Leonardo DRS announced an agreement to merge with Israeli radar marker RADA, a move that would create a $2.7 billion publicly traded company.
Executives said the all-stock transaction would strengthen Leonardo’s portfolio of air defense and counter-drone products. The deal is expected to close by the end of the year.
“For us, this is a huge strategic win in that the one sensor we don’t have in our portfolio is radar,” Leonardo DRS CEO Bill Lynn said in an interview Tuesday shortly after the deal was announced.
Lynn said the merger will allow DRS to combine its organic technologies with RADA’s radar technology.
“We’ve known them a while,” he said. “They decided that they wanted…to look at strategic options. They have grown enormously over the past two or three years with their success and they came to the conclusion that they wanted more scale, more heft, more political weight.”
RADA does about 70 percent of its business in the United States. It is a supplier for Leonardo DRS’ Maneuver-Short Range Air Defense product, which puts guns, rockets, and sensors on a Stryker vehicle.
“The combination of the two companies really covers the waterfront in terms of force protection, so we think strategically this is a big move for us,” he said.
If the merger goes through, the resulting company will be among the 25 largest U.S. defense firms and in the top 50 globally. Merging with RADA will put the company “firmly in the mid-tiers,” Lynn said.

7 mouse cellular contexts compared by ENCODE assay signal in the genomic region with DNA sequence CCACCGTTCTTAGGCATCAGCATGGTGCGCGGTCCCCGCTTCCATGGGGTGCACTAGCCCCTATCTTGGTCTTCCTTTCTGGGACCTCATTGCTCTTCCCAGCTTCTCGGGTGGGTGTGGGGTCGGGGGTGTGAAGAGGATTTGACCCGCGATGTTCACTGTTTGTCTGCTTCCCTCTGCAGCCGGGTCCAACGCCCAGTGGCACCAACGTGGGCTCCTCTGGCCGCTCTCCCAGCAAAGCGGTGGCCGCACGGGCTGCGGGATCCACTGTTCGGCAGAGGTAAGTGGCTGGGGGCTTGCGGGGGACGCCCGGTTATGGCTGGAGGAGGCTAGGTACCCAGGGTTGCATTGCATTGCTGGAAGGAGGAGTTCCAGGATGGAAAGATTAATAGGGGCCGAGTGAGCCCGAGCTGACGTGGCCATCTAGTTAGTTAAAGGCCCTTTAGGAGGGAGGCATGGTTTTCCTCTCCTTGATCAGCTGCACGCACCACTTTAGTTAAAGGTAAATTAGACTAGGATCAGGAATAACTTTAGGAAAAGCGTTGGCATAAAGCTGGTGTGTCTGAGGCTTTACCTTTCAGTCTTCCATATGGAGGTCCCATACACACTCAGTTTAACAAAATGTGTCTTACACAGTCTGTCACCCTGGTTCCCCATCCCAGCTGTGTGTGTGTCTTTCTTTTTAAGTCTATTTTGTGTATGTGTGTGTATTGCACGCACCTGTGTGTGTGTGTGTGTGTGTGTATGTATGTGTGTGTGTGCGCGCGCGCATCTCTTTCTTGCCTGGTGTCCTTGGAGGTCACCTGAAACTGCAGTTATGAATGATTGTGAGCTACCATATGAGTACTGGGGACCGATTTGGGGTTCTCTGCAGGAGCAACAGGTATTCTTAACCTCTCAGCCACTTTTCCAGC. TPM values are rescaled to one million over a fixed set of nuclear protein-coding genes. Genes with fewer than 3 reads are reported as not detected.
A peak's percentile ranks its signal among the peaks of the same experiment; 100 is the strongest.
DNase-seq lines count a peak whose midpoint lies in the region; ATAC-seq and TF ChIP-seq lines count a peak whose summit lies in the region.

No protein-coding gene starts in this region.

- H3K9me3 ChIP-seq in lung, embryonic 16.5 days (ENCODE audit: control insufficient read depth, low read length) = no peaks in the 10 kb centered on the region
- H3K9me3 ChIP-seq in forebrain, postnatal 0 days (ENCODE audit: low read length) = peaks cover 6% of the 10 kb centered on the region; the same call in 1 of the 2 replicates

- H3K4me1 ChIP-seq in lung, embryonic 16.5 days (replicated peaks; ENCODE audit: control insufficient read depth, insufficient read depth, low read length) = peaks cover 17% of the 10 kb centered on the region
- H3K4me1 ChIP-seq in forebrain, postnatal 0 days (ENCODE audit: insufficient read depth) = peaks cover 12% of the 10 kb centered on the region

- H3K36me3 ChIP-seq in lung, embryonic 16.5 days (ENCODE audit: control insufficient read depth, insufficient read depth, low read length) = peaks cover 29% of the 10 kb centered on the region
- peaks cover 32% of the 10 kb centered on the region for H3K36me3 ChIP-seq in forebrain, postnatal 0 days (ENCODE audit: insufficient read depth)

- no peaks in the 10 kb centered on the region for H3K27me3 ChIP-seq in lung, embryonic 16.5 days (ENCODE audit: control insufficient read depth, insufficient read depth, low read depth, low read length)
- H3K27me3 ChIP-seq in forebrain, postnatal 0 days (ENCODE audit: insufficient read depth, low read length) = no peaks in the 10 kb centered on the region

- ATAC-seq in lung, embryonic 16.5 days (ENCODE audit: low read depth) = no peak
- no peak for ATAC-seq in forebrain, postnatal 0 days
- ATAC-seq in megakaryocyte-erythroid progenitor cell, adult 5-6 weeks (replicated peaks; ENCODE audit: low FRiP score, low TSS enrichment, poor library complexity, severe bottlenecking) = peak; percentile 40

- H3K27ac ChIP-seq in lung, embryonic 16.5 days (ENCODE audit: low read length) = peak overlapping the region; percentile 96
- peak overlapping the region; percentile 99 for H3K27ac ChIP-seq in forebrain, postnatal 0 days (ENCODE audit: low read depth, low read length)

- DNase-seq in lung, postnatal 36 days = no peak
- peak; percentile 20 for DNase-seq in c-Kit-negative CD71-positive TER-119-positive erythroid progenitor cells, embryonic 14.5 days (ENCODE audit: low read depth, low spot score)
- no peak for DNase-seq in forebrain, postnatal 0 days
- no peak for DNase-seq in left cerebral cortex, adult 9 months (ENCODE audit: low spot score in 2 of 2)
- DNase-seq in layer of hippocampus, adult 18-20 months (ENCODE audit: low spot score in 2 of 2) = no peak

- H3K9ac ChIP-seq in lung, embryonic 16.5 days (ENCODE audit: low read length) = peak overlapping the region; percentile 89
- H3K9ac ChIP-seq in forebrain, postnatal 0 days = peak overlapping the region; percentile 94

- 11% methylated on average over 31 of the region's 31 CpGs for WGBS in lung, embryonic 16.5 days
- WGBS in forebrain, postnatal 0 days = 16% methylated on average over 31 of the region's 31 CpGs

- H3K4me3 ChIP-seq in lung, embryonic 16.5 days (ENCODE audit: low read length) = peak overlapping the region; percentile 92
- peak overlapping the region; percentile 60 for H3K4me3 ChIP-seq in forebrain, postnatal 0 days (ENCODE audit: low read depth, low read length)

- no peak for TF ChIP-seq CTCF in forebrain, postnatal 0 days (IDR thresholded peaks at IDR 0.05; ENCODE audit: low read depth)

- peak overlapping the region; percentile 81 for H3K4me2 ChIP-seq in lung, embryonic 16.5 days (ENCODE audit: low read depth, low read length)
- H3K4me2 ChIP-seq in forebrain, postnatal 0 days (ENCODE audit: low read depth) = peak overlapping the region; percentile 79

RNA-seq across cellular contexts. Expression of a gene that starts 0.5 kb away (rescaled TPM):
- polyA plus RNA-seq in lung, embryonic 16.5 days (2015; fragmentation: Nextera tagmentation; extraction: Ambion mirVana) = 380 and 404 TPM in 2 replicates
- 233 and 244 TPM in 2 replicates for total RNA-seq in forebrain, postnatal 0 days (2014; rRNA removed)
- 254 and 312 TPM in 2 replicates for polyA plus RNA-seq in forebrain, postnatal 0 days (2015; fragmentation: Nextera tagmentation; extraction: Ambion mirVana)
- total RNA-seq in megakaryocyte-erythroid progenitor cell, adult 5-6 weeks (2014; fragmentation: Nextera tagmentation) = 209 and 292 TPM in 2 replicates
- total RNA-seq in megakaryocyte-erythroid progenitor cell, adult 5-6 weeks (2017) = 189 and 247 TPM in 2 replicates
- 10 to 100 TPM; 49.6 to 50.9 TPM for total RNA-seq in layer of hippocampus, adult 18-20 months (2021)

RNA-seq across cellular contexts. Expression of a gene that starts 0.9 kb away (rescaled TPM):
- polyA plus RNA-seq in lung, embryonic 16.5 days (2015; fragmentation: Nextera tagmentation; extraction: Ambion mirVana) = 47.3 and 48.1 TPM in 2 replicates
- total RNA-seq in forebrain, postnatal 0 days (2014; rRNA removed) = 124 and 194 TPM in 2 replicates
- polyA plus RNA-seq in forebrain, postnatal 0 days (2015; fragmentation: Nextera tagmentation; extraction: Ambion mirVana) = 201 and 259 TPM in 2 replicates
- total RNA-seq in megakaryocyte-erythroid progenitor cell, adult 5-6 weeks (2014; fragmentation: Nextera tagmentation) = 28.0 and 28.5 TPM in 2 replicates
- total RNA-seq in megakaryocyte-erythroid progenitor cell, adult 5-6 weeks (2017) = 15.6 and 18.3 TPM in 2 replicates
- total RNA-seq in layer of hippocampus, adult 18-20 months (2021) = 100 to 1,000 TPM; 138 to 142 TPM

“The Leonardo DRS-RADA deal creates a stronger, more visible mid-tier U.S./global defense electronics firm,” Capital Alpha Partners analyst Byron Callan said in a Tuesday note to investors. “We don’t see this as a catalyst for immediate strategic follow-on moves in the defense sector, but it’s another event that’s part of an underlying trend. The resulting merger will create a larger listed defense contractor.”
If the deal is approved by regulators, Leonardo DRS would become a publicly traded company since RADA is already traded in the NASDAQ. Through a reverse merger, RADA would get 20 percent of the combined company and Leonardo the remaining 80 percent.
“That’s a big move for us because we wanted to go public because it will give us the financial and operational flexibility to do more strategic moves, more [mergers and acquisitions], more portfolio shaping, more investment in our technologies with that public platform,” Lynn said.
Leonardo, the Italian aerospace and defense parent of Leonardo DRS, canceled an IPO bid of its U.S. division last year.
Leonardo DRS is reshaping of its business around four key markets: force protection, advanced sensing, network computing, and electric power and propulsion, Lynn said.
Earlier this year, DRS announced it would sell its satellite communications business to SES for $450 million. It also announced it would divest ownership of the Advanced Acoustic Concepts Joint Venture to Thales subsidiary TDSI.